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Scotland’s Blueprint for a Security and Intelligence Agency: An Initial Assessment

Charlie Edwards, Clare Ellis and Calum Jeffray
Briefing Papers, 31 March 2014
Terrorism and Conflict, Scottish Defence and Security Policy, UK
An expanded intelligence division of Police Scotland may be the best option for an independent Scotland's security and intelligence needs

In the run-up to the Scottish independence referendum, the implications of a Yes vote – for both Scotland and the UK as a whole – are being fiercely debated. As part of RUSI’s work on the defence and security implications of such an outcome, the Institute has scrutinised the Scottish government’s plans for an independent Security and Intelligence Agency.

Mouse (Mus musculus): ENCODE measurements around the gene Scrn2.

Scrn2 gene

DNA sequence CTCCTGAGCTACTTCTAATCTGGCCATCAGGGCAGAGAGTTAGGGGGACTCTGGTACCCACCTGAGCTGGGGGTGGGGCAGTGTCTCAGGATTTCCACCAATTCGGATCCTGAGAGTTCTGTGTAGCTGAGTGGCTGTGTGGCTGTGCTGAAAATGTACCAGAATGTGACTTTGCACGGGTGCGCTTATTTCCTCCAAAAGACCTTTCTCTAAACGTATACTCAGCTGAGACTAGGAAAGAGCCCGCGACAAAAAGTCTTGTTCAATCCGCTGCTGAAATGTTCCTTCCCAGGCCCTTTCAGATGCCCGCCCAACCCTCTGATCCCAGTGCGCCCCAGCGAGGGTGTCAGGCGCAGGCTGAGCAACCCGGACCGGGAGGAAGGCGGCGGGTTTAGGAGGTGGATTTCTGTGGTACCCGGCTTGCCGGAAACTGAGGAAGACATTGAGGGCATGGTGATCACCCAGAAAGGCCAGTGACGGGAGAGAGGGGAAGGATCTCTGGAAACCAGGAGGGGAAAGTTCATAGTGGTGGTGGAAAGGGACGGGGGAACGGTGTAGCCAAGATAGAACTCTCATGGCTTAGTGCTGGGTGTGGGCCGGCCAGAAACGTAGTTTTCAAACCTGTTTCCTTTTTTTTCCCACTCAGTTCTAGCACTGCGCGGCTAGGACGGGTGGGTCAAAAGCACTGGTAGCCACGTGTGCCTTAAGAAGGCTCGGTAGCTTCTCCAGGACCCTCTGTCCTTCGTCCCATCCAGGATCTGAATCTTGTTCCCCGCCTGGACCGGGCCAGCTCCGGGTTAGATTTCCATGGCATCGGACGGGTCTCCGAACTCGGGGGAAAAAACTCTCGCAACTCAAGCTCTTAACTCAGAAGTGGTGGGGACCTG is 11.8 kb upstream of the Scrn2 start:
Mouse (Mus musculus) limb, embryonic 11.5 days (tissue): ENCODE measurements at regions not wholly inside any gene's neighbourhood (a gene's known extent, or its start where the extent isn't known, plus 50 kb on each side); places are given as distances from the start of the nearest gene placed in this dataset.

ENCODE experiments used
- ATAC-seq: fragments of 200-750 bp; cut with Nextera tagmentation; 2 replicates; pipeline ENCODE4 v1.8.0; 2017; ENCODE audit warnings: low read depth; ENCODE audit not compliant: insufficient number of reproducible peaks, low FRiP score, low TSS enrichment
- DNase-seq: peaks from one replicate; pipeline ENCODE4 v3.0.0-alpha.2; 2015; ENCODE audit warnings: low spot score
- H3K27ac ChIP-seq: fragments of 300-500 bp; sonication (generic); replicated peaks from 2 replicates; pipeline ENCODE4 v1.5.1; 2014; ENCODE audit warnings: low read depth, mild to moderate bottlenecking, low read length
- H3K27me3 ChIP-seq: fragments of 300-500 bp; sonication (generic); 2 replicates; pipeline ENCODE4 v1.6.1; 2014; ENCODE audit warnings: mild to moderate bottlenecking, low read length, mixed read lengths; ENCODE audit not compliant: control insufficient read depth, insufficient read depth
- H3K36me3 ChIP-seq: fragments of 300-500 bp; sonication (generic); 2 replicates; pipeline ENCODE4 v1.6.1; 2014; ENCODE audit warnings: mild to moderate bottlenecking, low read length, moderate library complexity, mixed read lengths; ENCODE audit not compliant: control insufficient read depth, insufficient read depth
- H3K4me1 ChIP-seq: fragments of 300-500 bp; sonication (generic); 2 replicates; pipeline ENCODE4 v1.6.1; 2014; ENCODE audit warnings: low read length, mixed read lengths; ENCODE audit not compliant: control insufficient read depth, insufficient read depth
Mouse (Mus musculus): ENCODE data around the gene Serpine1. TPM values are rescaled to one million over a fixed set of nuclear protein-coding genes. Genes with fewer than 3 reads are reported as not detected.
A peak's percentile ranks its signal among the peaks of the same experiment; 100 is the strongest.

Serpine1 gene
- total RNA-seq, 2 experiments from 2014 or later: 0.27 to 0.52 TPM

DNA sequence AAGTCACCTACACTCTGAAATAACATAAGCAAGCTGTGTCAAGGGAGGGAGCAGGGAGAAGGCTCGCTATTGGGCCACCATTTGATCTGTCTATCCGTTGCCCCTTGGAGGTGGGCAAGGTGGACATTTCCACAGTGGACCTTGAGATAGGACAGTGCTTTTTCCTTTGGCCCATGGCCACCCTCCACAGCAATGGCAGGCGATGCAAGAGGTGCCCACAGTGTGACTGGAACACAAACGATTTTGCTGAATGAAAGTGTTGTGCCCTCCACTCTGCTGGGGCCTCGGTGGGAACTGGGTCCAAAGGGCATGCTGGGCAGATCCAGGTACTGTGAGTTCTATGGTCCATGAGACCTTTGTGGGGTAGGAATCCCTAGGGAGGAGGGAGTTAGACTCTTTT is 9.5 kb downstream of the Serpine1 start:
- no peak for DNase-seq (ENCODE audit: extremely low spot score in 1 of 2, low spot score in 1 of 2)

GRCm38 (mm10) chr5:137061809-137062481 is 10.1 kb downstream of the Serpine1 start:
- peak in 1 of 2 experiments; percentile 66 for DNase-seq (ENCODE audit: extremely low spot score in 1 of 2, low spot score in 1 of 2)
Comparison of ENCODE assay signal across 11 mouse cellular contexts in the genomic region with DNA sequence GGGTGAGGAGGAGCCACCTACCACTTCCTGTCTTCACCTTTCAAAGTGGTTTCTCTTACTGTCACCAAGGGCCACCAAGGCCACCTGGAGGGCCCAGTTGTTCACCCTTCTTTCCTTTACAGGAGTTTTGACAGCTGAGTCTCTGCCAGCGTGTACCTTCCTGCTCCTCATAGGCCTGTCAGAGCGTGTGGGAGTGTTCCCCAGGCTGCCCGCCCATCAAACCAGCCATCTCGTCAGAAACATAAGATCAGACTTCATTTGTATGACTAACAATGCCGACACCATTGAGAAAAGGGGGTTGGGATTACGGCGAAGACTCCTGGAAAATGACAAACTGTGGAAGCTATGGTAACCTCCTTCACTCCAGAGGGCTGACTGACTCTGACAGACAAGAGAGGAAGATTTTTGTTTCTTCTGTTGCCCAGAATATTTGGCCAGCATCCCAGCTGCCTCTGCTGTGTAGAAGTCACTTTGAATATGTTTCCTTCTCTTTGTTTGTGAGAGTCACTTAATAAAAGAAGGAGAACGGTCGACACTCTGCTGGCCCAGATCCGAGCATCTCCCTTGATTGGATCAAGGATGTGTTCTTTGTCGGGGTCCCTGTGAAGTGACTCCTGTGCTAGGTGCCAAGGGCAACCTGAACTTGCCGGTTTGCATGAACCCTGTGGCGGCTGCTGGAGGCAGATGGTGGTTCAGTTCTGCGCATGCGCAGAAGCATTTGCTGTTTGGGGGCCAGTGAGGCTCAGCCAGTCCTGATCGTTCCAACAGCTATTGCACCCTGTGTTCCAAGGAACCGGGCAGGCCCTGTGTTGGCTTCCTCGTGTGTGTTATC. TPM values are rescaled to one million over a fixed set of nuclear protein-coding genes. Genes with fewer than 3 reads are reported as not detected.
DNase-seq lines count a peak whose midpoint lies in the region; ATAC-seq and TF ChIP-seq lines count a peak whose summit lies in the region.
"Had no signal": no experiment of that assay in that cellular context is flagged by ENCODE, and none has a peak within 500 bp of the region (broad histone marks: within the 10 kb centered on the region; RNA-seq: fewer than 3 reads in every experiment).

A new agency would replace, rather than replicate, the current UK government’s security and intelligence agencies, namely MI5 (the Security Service), MI6 (the Secret Intelligence Service) and GCHQ (the Government Communications Headquarters).

An independent Scotland is unlikely to face the severity of threats currently faced by the UK. Given this more benign threat picture, the creation of a new Scottish Security and Intelligence Agency seems unnecessary, with more promising avenues including developing and expanding an intelligence division within Police Scotland.

About the Authors

Charlie Edwards is Director of National Security and Resilience (NSR) Studies at RUSI.

Clare Ellis and Calum Jeffray are Research Analysts in the NSR Department.

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